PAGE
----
Our Story

Our story involves a group of passionate supporters and parents wanting to develop a landing pad for young men and women that would otherwise be lost to rugby and all it has to offer.   We provide an alternative to existing post school sporting clubs such as Australian Rules, Basketball, Netball and Soccer.

The club is built off the base of Victorian Schools students and supporters – but is certainly not limited to this.  Through rugby, the club is a vehicle that allows friendships, both players and supporters, to continue past school – and to develop new ones.

Our rugby program is designed for both young men and young women, and is primarily developed around the enjoyment and culture of the game, supported by skill development, fitness and an understanding of the game. We create an environment that stimulates the players and supporters and makes them want to be part of it. 

We believe in community and encourage our members to act as ambassadors to share the enjoyment rugby, and to assist in the development of the game in Victoria.

Why?

1.       To provide a landing pad for young men and women that would otherwise be lost to the game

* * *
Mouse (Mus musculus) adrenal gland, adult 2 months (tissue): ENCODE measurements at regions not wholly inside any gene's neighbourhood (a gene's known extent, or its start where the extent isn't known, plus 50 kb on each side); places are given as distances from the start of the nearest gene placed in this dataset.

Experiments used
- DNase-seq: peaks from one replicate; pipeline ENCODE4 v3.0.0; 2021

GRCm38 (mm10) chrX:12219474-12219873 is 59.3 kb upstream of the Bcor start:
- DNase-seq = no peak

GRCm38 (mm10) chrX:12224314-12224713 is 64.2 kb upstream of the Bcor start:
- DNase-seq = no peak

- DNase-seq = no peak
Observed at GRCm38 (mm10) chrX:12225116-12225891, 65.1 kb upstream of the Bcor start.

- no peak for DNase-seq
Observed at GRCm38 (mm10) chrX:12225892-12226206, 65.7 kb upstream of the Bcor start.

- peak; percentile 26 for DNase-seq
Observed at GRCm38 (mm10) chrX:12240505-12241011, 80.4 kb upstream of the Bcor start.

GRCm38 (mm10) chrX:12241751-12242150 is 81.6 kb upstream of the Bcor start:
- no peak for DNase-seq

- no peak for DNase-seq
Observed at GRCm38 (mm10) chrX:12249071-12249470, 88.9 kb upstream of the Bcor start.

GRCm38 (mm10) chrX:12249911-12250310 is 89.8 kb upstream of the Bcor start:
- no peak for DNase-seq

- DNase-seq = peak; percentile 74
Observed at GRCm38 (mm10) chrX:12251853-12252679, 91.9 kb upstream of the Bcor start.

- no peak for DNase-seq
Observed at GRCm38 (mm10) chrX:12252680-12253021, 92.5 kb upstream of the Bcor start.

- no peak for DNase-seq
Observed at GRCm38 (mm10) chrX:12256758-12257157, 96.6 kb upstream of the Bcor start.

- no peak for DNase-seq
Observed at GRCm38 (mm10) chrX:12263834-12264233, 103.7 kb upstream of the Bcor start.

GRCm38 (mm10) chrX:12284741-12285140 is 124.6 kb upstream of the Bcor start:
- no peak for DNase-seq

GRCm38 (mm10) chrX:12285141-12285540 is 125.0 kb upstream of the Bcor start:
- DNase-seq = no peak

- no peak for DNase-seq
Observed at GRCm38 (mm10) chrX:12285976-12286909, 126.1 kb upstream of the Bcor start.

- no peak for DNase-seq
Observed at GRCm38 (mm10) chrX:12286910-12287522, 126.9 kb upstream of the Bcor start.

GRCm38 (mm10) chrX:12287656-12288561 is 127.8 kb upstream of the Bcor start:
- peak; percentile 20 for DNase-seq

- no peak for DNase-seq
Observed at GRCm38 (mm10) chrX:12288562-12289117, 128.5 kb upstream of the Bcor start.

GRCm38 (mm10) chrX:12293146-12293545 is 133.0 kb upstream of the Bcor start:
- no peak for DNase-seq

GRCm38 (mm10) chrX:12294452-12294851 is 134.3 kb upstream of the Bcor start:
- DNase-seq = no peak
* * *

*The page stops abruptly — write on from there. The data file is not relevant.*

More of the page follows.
• Less than 10% of players from the Victorian Schools boy’s system continue to club rugby; Young women are underrepresented in rugby generally
  • VS Barbarians offers young men and women an opportunity to continue their friendships through playing Colts Rugby
  • With a strong focus on community, VS Barbarians is a club that provides both players and supporters a platform for continued socialisation.

2.       Development of Rugby culture – it’s more than just a game; it should become an example 

All sports have lessons that can be taken from the field and applied to real life, but the culture surrounding rugby is the envy of many sports.  Rugby, both on and off the field, offers such a broad range of lessons that collectively can’t be found in any other game.  Not simply the standard generics of “teamwork” and “playing hard’ – but particularly for young men and women, the preparation for life that can be found on the rugby pitch.

3.       Personal development

A focus on personal development, both as young men and women and athletes, providing the tools, skills and encouraging the character required to be leaders – both on and off the field.  There are numerous parallels between what it takes to be successful both in real life and on the playing field.

This could be described in term “Ubuntu”, which has its origin in the Bantu languages, and although difficult to translate into English, essentially means “I am because we are” – an individual cannot exist as a human being in isolation.  It is based on character, behaviour, community and interconnectedness.  Individual development is pursued to enable the club and the community to improve.